Our investigation aims to establish how the atomic and membrane-level events operate to trigger visual signal transduction by rhodopsin in a unified multi-scale framework, with broad implications for biological signaling. The high impact of understanding G-protein-coupled receptor (GPCR) activation is well appreciated. Yet numerous gaps in our understanding remain, both with rhodopsin, as well as other Family A GPCRs for which rhodopsin is a highly significant prototype. Here we plan to resolve the long sought, critical mechanistic features by an innovative approach that combines magnetic resonance (solid-state 2H and 13C NMR), Fourier transform infrared (FTIR), and electronic (UV-visible) spectroscopy. Our novel hypothesis for rhodopsin activation is formulated in terms of factors that drive a progression of transient conformational substates through an active ensemble: release of retinal strain, retinal-specific protein dynamics, hydration changes, pH catalysis, dynamical G-protein coupling, and membrane stress due to the polyunsaturated lipid composition. (1) Application of our novel solid-state 2H and 13C NMR technology will reveal how the release of conformational strain through retinal isomerization and relaxation unlocks the active rhodopsin (Meta-II) state. The angular and distance restraints from 2H and 13C solid-state NMR will illuminate the dynamical structure of retinal through its progression of active sub-states toward the active Meta-II form. (2) Changes in local retinal dynamics as studied by 2H and 13C NMR relaxation studies will be correlated with rhodopsin's activating motions by combining the results of spectroscopy with molecular dynamics (MD) simulations. Local retinal mobility will be related to large-scale protein dynamics involving fluctuations of the transmembrane helices. Notably, this work will address ambiguous X-ray structural data with results obtained at more physiological temperatures. Our investigation will decide the question of why active Meta-II rhodopsin and the ligand-free Opsin* apoprotein have similar X-ray structures, yet completely different activities. (3) Next we plan to investigate the specific role f pH and hydration throughout the active ensemble in relation to rhodopsin's interaction with transducin. We plan to combine our spectroscopic methods (UV-visible, FTIR, site-directed spin-labeling) with osmotic pressure studies to investigate changes in water-mediated H-bonding networks, together with a dramatic water influx due to transmembrane helical movements in rhodopsin activation. (4) Additional research will uncover the influences of polyunsaturated lipids on rhodopsin through modulation of membrane curvature stress, and how lipid composition biases the distribution of states in the active ensemble mechanism. Our plan encapsulates a new multi-scale view of how rhodopsin initiates visual signal transduction, tying together mechanical, environmental, temporal, and structural factors. Understanding how these factors interoperate across various length and time scales is fundamental to understanding of how rhodopsin achieves the extreme high fidelity required for visual signaling. Our robust and novel approach will provide important insights that are transferable to the broader class of GPCRs in biology and pharmacology.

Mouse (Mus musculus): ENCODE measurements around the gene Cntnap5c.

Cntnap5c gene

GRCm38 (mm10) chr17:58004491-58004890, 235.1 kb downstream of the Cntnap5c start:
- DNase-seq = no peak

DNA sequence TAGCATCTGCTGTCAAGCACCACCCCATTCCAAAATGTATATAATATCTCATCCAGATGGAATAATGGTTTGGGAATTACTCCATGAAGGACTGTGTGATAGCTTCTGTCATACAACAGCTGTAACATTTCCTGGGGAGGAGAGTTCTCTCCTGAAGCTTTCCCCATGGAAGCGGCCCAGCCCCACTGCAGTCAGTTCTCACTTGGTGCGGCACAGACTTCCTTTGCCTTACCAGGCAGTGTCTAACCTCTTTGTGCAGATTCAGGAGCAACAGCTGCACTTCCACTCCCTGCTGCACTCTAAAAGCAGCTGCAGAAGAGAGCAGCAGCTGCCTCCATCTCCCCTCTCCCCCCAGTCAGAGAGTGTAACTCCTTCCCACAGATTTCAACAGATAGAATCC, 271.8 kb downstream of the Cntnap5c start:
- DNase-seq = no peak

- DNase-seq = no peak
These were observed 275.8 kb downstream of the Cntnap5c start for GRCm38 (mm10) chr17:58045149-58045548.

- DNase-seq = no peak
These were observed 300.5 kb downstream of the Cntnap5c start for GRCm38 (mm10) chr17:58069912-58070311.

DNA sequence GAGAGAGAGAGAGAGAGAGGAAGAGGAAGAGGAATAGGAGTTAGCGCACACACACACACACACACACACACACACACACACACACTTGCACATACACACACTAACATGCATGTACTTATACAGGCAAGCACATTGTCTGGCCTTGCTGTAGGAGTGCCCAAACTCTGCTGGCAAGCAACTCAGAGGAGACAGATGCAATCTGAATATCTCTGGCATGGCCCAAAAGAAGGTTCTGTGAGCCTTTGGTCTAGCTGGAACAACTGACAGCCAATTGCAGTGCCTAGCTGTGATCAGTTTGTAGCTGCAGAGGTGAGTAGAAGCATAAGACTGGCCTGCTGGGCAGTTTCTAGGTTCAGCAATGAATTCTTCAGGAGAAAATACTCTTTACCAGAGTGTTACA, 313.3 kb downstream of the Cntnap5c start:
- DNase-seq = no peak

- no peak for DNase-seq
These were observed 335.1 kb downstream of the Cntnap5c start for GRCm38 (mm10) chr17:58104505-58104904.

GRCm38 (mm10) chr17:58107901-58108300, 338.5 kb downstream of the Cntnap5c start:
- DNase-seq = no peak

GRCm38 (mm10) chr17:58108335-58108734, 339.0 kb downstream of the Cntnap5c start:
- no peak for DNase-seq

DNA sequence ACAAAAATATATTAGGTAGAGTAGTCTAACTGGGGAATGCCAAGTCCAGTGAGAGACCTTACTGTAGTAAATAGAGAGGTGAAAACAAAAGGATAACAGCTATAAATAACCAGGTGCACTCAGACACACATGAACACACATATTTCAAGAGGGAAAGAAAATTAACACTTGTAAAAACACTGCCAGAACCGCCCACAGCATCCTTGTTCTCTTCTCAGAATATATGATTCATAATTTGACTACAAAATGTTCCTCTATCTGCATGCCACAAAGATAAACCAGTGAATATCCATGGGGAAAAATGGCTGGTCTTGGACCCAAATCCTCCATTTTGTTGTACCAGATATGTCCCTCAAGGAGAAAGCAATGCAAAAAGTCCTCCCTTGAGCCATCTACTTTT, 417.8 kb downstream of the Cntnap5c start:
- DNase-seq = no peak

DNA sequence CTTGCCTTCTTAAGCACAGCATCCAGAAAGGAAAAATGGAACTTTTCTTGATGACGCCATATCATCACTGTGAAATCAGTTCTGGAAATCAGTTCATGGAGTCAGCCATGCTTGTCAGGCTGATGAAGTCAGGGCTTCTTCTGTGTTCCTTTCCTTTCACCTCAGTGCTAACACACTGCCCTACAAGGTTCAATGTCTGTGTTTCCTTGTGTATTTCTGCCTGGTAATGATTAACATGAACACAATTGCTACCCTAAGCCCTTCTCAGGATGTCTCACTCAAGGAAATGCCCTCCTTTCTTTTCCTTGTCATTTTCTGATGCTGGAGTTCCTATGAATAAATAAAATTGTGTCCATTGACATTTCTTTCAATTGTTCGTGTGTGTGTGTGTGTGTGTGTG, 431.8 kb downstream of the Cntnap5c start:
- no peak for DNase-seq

Rhodopsin is a prototype for membrane proteins called G-protein-coupled receptors (GPCRs) that are implicated in biological signaling, and constitute the targets of 30-50% of all known pharmaceuticals (J. P. Overington et al. (2006) Nat. Rev. Drug. Disc. 5, 993-996). Because the majority of pharmaceuticals target GPCRs, unraveling the mechanism GPCR function and activation is clearly of great interest for medicine and the society at large. Our approach uses solid-state NMR spectroscopy in combination with molecular dynamics simulations to uncover the molecular motions that underlie triggering of the visual process. We will discover how rhodopsin achieves the extreme high fidelity required for visual signaling. The methodological developments will set the foundation for future investigations of rhodopsin mutants in debilitating visual diseases, such as retinitis pigmentosa. Our robust and novel approach will give us important insights that are transferable to the broader class of GPCRs in human biology and pharmacology. Our studies will test new hypotheses about the ways that rhodopsin becomes activated by light, yielding the interaction with the signaling protein transducin. Human hereditary blindness can be understood through structural studies of rhodopsin. Extending the approach to other GPCRs can stimulate ligand-based drug discovery. More than a hundred mutants of human rhodopsin have been identified in patients afflicted with eye diseases, such as macular degeneration, congenital night blindness, and retinitis pigmentosa (A. Rattner et al. (1999) Ann. Rev. Gen. 33, 89-131). Losses of receptor-G protein binding can contribute to the dysfunctions of essential fatty deficiency, including losses in cognitive skills and learning, spatial and odor discrimination, and visual acuity (N. Salem et al. (2001) Lipids 36, 945-959). Furthermore, about 10% of individuals 65-75 years of age have macular degeneration, which increases to 30% for patients 75-85 years of age. Here the loss of central vision profoundly affects the inability to read texts or distinguish faces-for elderly people this can be devastating. Such non-communicable, age-related diseases are becoming increasingly prevalent in Western societies. They represent a societal burden that urgently must be addressed (National Institute on Aging, 2007 'Why Population Aging Matters'). The combination of our novel NMR methods with molecular dynamics computer simulations has a huge potential for biological insights of far-reaching significance (N. Leioatts et al. (2014) Biochemistry 53, 376?385). We will apply these technologies to the discovery of the dynamic structural changes in the native photosequence of rhodopsin. It will allow us for the first time to peer into the shape changes of rhodopsin that underlie the process of visual signaling. A product of this work will be a molecular dynamics movie showing rhodopsin activation in vivid detail, which will be disseminated to the public at large for educational purposes. Indeed, the GPCR field is entering its most exciting phase: molecular information together with modern spectroscopic approaches brings us closer to revealing and understanding the processes of biological signaling.